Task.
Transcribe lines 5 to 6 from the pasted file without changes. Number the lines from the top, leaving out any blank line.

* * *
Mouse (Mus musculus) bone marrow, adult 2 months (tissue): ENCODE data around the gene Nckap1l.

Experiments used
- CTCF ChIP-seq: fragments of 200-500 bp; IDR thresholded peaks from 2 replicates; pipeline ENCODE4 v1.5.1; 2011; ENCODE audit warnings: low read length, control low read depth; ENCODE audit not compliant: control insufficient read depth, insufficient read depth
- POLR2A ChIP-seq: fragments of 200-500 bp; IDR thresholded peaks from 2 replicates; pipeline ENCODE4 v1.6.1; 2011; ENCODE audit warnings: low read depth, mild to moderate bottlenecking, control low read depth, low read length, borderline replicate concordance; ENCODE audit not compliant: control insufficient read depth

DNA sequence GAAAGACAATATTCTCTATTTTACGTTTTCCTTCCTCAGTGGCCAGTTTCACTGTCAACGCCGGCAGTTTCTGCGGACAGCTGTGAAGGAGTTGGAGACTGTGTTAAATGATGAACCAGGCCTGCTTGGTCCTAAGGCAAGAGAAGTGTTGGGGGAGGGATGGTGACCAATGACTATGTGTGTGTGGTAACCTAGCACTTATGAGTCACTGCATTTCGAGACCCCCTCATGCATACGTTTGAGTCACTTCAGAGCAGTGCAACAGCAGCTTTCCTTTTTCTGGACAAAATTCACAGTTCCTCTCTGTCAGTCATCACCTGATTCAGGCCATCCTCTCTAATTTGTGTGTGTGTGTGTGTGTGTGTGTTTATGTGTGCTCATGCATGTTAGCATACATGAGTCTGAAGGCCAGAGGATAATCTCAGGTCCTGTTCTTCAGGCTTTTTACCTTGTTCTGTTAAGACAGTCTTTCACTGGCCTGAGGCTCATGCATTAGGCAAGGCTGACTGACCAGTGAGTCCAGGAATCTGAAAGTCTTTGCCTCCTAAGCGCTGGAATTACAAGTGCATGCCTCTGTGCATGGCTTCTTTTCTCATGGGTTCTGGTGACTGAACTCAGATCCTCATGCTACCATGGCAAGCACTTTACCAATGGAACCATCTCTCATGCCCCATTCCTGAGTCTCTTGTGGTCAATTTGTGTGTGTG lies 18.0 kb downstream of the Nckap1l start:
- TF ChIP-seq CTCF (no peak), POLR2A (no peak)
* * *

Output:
DNA sequence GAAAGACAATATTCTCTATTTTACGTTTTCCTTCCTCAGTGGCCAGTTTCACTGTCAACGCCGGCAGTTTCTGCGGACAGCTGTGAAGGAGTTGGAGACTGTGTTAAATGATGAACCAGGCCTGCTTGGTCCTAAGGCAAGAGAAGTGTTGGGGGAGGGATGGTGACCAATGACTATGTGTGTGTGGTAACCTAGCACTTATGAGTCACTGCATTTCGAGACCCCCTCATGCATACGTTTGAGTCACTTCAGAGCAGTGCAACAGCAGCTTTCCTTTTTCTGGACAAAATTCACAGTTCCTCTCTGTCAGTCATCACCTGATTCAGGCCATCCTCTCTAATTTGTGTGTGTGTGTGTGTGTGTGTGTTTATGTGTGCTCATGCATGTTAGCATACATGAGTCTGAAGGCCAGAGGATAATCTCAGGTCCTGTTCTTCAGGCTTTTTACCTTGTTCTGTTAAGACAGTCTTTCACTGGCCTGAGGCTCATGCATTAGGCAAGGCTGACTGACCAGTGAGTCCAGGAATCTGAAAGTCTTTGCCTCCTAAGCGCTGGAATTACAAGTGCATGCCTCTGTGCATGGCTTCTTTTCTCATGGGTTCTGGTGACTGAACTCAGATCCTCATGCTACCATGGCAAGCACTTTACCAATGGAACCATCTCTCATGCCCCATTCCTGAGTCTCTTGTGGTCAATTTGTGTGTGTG lies 18.0 kb downstream of the Nckap1l start:
- TF ChIP-seq CTCF (no peak), POLR2A (no peak)